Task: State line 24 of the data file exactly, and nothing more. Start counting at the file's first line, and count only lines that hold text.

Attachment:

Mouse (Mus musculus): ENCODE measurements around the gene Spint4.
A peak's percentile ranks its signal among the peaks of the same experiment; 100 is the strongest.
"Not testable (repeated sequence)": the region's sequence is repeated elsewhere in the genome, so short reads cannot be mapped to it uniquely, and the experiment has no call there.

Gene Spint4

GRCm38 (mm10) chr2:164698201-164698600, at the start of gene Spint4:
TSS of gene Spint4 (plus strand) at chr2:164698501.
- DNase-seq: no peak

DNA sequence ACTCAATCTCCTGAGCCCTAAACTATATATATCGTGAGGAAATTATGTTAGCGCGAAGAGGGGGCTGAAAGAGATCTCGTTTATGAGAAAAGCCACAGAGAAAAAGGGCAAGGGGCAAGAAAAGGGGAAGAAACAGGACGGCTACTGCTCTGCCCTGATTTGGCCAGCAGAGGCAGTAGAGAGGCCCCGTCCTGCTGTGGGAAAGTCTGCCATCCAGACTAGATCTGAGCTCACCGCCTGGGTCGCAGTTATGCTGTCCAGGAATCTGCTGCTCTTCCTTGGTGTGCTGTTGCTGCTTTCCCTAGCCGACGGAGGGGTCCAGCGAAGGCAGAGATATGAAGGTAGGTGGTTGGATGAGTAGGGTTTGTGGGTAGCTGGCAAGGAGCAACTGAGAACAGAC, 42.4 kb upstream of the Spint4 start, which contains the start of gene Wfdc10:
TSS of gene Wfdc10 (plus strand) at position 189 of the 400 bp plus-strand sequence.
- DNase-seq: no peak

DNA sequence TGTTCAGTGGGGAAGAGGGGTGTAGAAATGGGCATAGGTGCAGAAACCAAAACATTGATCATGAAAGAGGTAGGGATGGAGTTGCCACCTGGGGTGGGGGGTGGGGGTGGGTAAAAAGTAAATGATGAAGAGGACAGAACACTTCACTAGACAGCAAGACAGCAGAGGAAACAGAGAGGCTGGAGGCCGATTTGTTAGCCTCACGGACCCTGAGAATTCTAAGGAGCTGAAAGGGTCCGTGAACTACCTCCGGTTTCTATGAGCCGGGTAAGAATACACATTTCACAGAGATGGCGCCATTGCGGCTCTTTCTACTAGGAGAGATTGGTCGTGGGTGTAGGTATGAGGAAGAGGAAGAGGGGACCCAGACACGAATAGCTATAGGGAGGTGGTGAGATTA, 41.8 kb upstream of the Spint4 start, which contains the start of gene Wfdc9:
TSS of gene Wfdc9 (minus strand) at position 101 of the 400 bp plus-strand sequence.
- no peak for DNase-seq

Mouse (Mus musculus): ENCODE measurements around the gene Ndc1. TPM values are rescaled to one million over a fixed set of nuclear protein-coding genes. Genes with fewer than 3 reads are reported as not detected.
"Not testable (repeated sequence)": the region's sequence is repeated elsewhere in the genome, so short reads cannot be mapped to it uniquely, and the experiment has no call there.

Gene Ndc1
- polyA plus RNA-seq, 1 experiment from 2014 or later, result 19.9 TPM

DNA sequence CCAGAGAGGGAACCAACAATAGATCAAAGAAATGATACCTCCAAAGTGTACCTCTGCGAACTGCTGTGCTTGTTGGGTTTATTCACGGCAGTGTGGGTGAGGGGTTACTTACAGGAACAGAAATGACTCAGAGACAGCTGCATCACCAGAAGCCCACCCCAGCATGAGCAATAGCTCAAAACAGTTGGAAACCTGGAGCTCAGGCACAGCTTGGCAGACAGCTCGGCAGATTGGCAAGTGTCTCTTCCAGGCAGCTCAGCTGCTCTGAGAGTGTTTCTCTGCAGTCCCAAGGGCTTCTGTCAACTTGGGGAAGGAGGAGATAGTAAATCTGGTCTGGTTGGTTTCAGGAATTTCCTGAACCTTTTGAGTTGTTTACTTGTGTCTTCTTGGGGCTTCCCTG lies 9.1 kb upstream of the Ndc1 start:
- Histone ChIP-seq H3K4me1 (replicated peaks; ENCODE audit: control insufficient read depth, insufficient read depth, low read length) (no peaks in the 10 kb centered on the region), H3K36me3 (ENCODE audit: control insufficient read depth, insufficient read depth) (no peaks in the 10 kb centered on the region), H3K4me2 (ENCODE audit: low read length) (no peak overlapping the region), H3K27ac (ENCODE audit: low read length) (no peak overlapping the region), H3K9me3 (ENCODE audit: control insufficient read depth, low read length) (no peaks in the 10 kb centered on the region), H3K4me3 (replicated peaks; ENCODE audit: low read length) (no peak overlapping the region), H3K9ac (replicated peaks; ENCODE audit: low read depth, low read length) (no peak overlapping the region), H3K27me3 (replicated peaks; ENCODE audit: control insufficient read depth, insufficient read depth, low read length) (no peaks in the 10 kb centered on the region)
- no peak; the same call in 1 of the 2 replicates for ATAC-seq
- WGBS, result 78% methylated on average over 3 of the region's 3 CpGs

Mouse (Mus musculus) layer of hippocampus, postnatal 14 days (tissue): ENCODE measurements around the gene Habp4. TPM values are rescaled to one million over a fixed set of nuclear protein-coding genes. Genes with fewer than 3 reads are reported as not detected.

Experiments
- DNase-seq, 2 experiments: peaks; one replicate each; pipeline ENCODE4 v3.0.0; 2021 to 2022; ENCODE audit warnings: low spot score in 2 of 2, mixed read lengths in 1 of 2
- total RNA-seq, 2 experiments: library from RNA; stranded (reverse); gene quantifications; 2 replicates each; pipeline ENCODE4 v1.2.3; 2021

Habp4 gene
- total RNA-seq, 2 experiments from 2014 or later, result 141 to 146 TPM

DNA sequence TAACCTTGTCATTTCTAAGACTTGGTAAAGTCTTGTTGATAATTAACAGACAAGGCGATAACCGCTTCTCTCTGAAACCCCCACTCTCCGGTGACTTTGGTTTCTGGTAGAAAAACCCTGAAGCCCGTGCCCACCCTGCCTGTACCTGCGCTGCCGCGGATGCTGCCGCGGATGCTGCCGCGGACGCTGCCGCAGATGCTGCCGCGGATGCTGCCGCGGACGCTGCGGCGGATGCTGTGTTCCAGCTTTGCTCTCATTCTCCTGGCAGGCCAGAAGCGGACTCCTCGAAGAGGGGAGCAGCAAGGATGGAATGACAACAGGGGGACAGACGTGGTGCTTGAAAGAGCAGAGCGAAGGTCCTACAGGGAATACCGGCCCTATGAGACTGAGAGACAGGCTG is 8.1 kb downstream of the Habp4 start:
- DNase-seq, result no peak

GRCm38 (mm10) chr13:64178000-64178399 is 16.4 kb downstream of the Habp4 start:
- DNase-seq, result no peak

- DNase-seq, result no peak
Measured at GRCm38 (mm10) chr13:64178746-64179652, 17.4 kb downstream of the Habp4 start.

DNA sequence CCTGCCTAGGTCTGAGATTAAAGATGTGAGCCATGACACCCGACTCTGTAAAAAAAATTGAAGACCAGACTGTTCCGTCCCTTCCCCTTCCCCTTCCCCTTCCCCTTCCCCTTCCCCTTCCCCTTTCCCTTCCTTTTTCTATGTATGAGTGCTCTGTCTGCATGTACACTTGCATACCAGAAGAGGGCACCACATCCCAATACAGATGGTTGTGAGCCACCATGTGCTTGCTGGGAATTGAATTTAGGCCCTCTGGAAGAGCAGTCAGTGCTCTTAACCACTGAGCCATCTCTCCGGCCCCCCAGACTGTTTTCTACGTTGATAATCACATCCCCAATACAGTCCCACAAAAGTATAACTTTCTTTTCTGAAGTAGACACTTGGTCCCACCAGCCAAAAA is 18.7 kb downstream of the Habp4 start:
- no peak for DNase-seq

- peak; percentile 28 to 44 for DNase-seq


- DNase-seq, 2 experiments: peaks; one replicate each; pipeline ENCODE4 v3.0.0; 2021 to 2022; ENCODE audit warnings: low spot score in 2 of 2, mixed read lengths in 1 of 2